Law Enforcers: Report hate crimes when they occur
CHICAGO – Law enforcement authorities said hate crimes against Asian Americans nationwide has been underreported since the pandemic began last year.
“The number one barrier [in having the FBI assist] is people not reporting when they have been victimized by a hate crime,” said FBI Agent Joseph Holzman. “It’s extremely important that you call your local police department, or the State’s Attorney’s office, or the FBI.”
Reasons for not reporting hate crimes are embarrassment or humiliation and fear of revealing immigration status, compromising privacy, lack or support, or cultural language barriers.
“Stop AAPI Hate” logged just under 3,800 anti-Asian hate incidents in the period from March 19, 2020 to February 28, 2021, according to a press release by the National Filipino American Lawyers Association of Chicago (FALA).
The Illinois Small Business Association (SBDC) of the Chinese Mutual Aid Association (CMAA) has partnered with the Cook County State’s Attorney’s Office, the Chicago Police Department’s (CPD) 20th District, and the FBI Chicago Field Office to address Anti-Asian hate. They will work together and provide resources to the community. They held a community safety webinar on April 15.
“Our goal is to help everybody stay informed, promote dialogue, education, accountability and enhance our partnerships,” said Thomas Choi of SBDC
“Fortunately in our 20th District of Chicago, there has been no report of hate crimes as of April 14. We have one of the lowest crime rates,” said Commander Brendan McCrudden of the Chicago Police Department.
“What can we do together to make people safe in the communities?” Choi asked the commander.
“If you see something, report it,” said Commander McCrudden. “The FBI has its own resources for hate crimes. It has field offices in every major city that you can call to file a Hate Crime Complaint to the Civil Rights Squad,” said FBI Joseph Agent Holzman. If the FBI concludes that a federal hate crime has been committed, one or more FBI Special Agents will conduct an investigation.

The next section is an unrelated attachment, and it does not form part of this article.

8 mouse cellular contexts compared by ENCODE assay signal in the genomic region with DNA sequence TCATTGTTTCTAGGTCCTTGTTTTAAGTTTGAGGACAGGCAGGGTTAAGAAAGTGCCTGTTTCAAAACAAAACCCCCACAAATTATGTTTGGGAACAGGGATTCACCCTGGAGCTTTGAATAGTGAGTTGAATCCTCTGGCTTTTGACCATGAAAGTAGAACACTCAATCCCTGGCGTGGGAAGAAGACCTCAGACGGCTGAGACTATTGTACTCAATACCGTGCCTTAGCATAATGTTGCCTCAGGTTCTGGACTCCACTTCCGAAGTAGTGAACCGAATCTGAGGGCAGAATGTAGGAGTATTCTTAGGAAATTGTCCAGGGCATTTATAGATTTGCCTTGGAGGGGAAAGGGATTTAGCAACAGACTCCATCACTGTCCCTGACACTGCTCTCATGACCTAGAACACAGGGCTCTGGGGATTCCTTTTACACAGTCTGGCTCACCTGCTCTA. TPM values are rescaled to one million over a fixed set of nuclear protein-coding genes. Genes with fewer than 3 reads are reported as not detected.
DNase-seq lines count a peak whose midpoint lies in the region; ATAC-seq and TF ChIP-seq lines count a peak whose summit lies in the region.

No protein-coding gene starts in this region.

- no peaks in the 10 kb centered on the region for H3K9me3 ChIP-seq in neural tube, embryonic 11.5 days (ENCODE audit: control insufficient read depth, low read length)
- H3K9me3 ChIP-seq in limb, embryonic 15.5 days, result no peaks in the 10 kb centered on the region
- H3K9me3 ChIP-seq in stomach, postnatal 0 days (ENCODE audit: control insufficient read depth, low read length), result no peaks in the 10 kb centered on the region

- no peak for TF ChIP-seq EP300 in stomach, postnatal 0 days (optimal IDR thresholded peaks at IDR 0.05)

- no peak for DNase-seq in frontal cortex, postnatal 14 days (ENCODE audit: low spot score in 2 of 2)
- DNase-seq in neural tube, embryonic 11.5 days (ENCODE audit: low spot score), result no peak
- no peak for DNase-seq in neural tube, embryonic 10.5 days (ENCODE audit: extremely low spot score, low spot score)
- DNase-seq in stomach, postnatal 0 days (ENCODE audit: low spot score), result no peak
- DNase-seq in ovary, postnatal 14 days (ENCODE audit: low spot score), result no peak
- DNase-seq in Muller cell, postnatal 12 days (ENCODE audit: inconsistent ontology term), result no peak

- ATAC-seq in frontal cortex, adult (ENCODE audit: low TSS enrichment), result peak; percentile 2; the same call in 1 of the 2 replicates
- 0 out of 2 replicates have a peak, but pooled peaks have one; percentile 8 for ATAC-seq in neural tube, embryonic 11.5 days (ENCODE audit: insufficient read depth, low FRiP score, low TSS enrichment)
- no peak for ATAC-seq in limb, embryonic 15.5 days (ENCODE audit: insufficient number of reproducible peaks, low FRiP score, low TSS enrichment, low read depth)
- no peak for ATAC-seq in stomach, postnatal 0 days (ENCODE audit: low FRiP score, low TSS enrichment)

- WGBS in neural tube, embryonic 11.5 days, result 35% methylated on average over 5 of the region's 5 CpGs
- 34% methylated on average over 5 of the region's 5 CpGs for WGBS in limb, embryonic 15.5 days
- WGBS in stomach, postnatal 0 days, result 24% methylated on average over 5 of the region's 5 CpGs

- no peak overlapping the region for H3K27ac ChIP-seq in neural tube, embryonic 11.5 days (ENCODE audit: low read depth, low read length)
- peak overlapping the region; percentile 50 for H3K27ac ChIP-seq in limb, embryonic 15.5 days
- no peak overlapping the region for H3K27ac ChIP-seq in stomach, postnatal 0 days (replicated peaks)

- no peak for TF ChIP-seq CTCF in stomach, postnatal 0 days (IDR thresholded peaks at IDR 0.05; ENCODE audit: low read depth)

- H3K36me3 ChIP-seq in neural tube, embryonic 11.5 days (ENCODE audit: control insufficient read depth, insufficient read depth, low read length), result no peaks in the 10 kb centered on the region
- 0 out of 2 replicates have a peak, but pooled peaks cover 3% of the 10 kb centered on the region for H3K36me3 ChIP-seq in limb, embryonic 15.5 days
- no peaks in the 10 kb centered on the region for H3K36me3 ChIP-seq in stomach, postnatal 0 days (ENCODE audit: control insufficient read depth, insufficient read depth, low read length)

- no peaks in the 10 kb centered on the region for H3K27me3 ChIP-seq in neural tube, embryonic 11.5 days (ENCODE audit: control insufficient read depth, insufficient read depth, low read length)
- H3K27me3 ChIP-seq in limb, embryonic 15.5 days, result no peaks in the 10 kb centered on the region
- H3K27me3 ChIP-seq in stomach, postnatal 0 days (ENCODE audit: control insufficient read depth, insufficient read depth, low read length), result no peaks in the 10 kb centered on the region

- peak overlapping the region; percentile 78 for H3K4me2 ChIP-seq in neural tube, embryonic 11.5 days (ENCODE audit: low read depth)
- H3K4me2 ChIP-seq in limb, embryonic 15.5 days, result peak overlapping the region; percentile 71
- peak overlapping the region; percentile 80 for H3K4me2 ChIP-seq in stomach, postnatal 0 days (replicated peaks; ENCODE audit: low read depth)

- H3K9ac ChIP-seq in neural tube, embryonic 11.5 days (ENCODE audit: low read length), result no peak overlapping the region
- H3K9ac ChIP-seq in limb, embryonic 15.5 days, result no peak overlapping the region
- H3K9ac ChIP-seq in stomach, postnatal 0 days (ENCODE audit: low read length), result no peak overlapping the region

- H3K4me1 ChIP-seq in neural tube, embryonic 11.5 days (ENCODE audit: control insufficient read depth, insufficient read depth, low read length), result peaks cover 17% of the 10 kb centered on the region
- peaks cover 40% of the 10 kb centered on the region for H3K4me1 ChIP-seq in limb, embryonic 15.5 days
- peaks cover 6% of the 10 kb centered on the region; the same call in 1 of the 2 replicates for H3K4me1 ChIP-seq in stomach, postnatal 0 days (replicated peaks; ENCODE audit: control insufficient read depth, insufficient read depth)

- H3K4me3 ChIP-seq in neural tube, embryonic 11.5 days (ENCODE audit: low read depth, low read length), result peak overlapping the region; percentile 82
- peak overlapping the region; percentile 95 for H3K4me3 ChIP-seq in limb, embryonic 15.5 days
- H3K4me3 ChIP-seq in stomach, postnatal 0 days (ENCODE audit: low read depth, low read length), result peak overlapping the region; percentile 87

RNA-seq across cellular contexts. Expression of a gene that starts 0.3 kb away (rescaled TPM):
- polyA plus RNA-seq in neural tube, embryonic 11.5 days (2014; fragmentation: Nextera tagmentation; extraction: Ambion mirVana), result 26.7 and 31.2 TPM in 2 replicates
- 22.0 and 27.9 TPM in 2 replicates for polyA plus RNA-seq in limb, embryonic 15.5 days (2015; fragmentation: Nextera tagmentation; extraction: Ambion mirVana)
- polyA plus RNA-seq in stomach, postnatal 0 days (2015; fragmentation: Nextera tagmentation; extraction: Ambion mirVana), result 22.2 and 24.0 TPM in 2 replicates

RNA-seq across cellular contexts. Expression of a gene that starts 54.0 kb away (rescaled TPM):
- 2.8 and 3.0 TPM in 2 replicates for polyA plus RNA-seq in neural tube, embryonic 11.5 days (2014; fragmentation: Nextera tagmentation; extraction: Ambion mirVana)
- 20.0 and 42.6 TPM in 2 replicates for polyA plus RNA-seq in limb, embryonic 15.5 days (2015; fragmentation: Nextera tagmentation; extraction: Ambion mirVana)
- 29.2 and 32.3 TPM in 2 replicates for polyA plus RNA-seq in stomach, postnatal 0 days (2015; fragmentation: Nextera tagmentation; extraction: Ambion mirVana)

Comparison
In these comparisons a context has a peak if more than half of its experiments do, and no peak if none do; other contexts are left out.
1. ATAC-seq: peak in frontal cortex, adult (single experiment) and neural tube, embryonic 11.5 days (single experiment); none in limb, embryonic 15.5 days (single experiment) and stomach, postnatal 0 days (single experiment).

“Call 911 for something that is happening now, or if an incident is escalating, or something that just happened,” the commander explained. “Otherwise individuals can call 311 for hate incidents that have already passed.”
Hate crimes skyrocketed
“If the offender flees or drives away, the caller can still call 911 and give a description and the direction in which the perpetrator went that will give our police officers and the responding team something to look out for.”
Data from the Center for the Study of Hate and Extremism at California State University, San Bernardino, analyzed preliminary police data from the 16 largest U.S. cities.
It found that while the rate of reported hate crimes went down overall between 2019 and 2020, anti-Asian hate crimes actually skyrocketed an astounding 149% over the same period, a FALA press release cited.
On April 1, President Biden announced through a memorandum that additional actions will be implemented to advance the safety of all the AAPI communities. In Congress, Rep. Grace Meng and Senator Maizie Hirono introduced the COVID-19 Hate Crimes Act.
A Hate Crime Task Force has been formed by The National Federation of Filipino American Associations (NAFFAA) in response to these attacks. The task force will “respond to hate crime reports, assist hate crime victims on the ground, build coalitions with other action groups and other duties that will benefit the Filipino American community.”
“Action has long been overdue. Our people are in need of resources and support and we want to be there for them if these attacks persist,” said Brendan Flores, National Chair of NaFFAA.
For information on the Task force, visit www.NaFFAA.org/stopaapihate. To report an incident, visit https://stopaapihate.org. To file a report with Chicago FBI’s Field Office, call 312-421-6700. To find your city’s field office visit, www.fbi.gov/contact-us/field-offices.